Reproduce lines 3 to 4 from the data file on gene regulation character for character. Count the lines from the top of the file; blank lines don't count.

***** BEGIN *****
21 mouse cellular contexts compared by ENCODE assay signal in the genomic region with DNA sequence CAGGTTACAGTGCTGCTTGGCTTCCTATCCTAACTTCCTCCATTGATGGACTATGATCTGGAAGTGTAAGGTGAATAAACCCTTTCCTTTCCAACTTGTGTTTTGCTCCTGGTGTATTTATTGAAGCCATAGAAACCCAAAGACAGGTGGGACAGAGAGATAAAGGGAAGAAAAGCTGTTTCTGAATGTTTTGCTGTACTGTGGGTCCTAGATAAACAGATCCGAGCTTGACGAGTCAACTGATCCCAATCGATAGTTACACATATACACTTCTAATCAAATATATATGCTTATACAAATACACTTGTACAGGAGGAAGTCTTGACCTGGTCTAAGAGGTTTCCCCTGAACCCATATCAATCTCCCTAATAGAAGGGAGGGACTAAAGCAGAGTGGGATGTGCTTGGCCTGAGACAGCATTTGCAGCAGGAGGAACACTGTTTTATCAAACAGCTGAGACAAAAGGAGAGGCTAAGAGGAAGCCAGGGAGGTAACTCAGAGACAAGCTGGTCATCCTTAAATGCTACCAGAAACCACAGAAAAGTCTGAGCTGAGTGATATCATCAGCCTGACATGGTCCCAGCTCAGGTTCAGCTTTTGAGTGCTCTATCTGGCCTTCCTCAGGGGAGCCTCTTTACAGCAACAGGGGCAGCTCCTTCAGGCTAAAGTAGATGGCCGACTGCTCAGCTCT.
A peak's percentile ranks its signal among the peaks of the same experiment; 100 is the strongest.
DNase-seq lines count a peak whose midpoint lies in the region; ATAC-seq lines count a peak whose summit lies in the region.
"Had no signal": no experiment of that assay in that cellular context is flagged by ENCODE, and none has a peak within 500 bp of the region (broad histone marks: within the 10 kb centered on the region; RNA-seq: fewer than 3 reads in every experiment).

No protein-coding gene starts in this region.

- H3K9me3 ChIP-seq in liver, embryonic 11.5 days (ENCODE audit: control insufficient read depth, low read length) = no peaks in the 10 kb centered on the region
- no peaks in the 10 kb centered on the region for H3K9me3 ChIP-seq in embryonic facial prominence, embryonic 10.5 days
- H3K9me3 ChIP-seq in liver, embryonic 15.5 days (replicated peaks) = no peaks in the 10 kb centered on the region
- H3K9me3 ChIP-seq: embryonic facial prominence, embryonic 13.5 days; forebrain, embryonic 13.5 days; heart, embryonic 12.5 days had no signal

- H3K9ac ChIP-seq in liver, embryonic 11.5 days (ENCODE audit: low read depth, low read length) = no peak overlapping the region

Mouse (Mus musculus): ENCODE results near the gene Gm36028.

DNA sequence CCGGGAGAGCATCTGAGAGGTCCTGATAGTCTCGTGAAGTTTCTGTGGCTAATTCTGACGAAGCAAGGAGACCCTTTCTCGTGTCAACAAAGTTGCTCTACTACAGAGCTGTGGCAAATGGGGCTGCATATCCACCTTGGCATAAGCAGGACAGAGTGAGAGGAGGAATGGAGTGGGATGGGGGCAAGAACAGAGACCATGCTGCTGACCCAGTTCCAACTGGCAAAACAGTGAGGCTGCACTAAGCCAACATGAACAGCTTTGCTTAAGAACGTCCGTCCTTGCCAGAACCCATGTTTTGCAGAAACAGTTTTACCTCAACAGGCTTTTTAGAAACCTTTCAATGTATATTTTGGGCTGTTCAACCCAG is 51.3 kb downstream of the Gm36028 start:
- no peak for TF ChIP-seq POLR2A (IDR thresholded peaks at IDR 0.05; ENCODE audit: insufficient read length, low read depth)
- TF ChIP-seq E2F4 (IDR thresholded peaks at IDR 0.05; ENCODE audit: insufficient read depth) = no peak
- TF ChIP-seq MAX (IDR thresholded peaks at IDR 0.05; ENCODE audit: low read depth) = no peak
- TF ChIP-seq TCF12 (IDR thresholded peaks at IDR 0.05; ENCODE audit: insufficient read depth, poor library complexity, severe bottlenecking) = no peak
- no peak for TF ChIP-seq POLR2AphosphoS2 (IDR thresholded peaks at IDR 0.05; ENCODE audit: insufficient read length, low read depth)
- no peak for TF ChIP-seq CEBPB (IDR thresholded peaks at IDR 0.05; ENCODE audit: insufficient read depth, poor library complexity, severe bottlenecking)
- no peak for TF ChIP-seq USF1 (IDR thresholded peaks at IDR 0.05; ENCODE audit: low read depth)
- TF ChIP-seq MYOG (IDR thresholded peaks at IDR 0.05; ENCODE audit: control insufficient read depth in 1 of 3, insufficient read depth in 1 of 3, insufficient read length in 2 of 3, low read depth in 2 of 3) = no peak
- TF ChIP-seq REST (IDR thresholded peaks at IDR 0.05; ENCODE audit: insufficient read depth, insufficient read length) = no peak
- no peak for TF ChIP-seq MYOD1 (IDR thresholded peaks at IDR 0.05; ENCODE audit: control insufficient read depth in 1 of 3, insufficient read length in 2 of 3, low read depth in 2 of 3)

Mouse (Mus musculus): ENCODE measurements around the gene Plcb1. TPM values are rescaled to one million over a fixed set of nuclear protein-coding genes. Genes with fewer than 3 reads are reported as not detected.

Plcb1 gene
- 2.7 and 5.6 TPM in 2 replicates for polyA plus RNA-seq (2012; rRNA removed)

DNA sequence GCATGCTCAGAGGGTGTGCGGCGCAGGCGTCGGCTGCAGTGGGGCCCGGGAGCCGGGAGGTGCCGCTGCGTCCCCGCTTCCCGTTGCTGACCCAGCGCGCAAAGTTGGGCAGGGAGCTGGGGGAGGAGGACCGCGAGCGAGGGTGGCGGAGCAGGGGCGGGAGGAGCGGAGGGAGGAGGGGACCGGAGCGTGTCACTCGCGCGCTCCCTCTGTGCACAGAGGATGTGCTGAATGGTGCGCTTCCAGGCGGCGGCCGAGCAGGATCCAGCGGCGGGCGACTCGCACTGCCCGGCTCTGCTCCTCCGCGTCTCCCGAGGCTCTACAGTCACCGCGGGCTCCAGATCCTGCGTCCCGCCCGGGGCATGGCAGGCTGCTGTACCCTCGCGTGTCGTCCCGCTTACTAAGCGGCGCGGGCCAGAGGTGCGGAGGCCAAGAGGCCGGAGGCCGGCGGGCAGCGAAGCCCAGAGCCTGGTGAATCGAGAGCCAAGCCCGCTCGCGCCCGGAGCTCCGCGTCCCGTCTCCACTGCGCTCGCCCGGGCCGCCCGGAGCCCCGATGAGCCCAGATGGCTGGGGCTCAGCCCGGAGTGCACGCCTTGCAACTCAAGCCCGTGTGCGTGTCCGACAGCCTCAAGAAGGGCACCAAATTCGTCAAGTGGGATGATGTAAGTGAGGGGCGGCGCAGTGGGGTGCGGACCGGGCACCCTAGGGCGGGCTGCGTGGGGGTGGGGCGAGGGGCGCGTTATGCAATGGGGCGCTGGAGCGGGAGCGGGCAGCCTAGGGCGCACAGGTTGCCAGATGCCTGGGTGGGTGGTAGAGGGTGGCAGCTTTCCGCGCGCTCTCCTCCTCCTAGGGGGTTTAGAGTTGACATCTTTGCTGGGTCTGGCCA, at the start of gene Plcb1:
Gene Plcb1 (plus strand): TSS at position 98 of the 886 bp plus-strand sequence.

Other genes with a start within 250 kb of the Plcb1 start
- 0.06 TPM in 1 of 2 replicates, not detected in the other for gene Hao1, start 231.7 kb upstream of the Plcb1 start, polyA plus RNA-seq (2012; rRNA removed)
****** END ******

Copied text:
DNase-seq lines count a peak whose midpoint lies in the region; ATAC-seq lines count a peak whose summit lies in the region.
"Had no signal": no experiment of that assay in that cellular context is flagged by ENCODE, and none has a peak within 500 bp of the region (broad histone marks: within the 10 kb centered on the region; RNA-seq: fewer than 3 reads in every experiment).